Israel Election Results: Here’s What Might Happen Next

Could Benny Gantz form a coalition with the center-left and the Haredim? Might Avigdor Lieberman jump back into bed with Bibi? Eight potential outcomes for the next government

Chaim Levinson
Chaim Levinson
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A Likud supporter at the party's post-election rally in Tel Aviv. September 18, 2019.
A Likud supporter at the party's post-election rally in Tel Aviv. September 18, 2019.Credit: Tomer Appelbaum
Chaim Levinson
Chaim Levinson

With most of the votes counted, Tuesday’s election results show Prime Minister Benjamin Netanyahu failing to win enough seats (61) to form a coalition government with his “natural partners” on the right.

Both Likud and Kahol Lavan are neck and neck, with Netanyahu’s right-wing bloc securing 55 seats and Benny Gantz’s center-left bloc 56 seats.

Both Netanyahu and Gantz will claim that the people chose them to lead the country, and they deserve the first crack at forming a government. It will be down to President Reuven Rivlin to decide who gets the first opportunity — and seeing as Netanyahu already failed following the previous election in April, the chances are that he may choose Gantz this time. The nominated leader then has 28 days (with a possible short extension) to form their government.

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Here are some potential scenarios ranked in order of what may happen next…

Unity government featuring Likud and Kahol Lavan

The biggest obstacle here is what to do about Gantz’s election pledge not to sit in a Netanyahu government, given the prime minister’s upcoming indictment over corruption charges pending a hearing. In the coming days we’ll doubtless hear Netanyahu warn of war and budget collapse, promise peace, and so on, just to persuade Gantz that this is an emergency that justifies breaking the promise to his voters.

Likelihood: Medium, if only because this is the most reasonable option

Political deadlock

Both Likud and Kahol Lavan can thwart each other’s attempts to form a coalition government. This would mean a third election, early next year, which legally can be held after every possibility to form a government has been exhausted.

Prime Minister Benjamin Netanyahu exiting the stage at the Likud party's post-election rally in Tel Aviv, September 18, 2019.Credit: Ofer Vaknin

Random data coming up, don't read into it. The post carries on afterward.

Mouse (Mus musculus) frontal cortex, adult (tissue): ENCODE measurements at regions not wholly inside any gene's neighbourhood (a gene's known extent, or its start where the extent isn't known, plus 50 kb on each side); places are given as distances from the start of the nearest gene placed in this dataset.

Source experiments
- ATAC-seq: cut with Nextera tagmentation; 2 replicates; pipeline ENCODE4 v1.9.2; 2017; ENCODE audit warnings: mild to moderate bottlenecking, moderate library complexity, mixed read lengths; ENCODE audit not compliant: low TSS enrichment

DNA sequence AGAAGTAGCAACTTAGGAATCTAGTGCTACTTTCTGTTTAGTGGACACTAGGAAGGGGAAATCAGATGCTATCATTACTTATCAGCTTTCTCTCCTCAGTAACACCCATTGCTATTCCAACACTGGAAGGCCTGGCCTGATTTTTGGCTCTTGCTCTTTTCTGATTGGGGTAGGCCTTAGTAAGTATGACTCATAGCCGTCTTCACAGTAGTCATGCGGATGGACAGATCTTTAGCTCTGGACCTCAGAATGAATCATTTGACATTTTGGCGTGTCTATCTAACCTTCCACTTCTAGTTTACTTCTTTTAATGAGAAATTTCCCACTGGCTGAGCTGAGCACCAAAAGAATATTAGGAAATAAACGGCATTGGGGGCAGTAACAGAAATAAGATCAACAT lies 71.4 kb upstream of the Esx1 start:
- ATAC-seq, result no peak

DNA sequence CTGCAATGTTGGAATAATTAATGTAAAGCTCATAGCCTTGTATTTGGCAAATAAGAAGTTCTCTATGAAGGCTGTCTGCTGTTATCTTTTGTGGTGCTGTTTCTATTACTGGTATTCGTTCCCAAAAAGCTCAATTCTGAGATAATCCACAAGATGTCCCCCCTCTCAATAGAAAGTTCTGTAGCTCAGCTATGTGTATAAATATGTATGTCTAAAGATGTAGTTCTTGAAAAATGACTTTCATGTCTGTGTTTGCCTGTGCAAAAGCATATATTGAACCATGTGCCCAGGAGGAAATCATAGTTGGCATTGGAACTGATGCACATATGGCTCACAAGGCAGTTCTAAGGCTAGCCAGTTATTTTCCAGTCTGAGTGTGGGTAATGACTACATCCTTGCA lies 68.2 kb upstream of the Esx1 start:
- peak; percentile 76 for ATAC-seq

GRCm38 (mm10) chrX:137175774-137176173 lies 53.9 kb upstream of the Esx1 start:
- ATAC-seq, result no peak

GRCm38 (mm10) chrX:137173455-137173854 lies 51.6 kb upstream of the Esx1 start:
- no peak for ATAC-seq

Likelihood: Medium

Likud and Kahol Lavan with the ultra-Orthodox parties

This would be a very convenient coalition. But United Torah Judaism head Yaakov Litzman has said he will not sit in a government with Kahol Lavan’s number two, Yair Lapid. Will Litzman keep his word even if it means going into the opposition? In the fight over the military draft law — which mandates the conscription of more yeshiva students — the Haredim went against their own interests. Could that happen again here?

Likelihood: Medium to low

Right-wing and ultra-Orthodox parties with Labor-Gesher

The results so far indicate that the right-wing and religious bloc (Likud, Yamina, Shas and United Torah Judaism) and Labor-Gesher together can pass the 61 seats needed to form a government. Netanyahu will try to tempt Labor Party leader Amir Peretz with the defense, finance or justice portfolio, and economic promises. But Peretz was adamant he would not sit with Netanyahu, and it would be a huge embarrassment to him if he went back on his word. Because this would be a coalition with a very narrow majority, one or two rebels could easily bring it down.

Likelihood: Very low

Likud and Kahol Lavan together, Netanyahu ousted

The question is whether the Likud party would start divorce proceedings with its leader of the past 13 years and then seek a unity government with Kahol Lavan. The party’s grassroots back Netanyahu at any cost, and it is hard to believe they’d oust their chairman — even if still he believes they might.

Likelihood: Low

Center-left alliance with the ultra-Orthodox

The growing strength of the two ultra-Orthodox parties could even open the door to a possible coalition between them and Kahol Lavan, Labor-Gesher and the Democratic Union. With an attractive enough offer from Gantz, would the ultra-Orthodox parties prefer going with him to yet another election? The Haredim wouldn’t get on board without concessions that would be humiliating to Lapid — and it’s hard to see him agreeing.

Yisrael Beiteinu leader Avigdor Lieberman at his party's post-election rally, September 17, 2019.Credit: Olivier Fitoussi

Likelihood: Low

Right-wing bloc with Lieberman

It is hard to imagine that Avigdor Lieberman dragged Israel through a second election in five months just to be a third wheel in a new Netanyahu government featuring Likud, Yamina, the two ultra-Orthodox parties and his own Yisrael Beiteinu. In Lieberman’s victory speech he made clear that “there’s no chance of a minority government,” and he probably won’t go for a deal in which the premiership is rotated, either. It is impossible to run a government with only eight or nine seats (which is what Yisrael Beiteinu will likely secure), and Lieberman is smart enough to know that.

Likelihood: Next to nil

Kahol Lavan and Likud, with Gantz as prime minister

Gantz will claim that he deserves the mandate from Rivlin to form a government and will offer Netanyahu a senior ministerial post. Netanyahu will refuse with an eye on his potential indictment in December.

Likelihood: Nil

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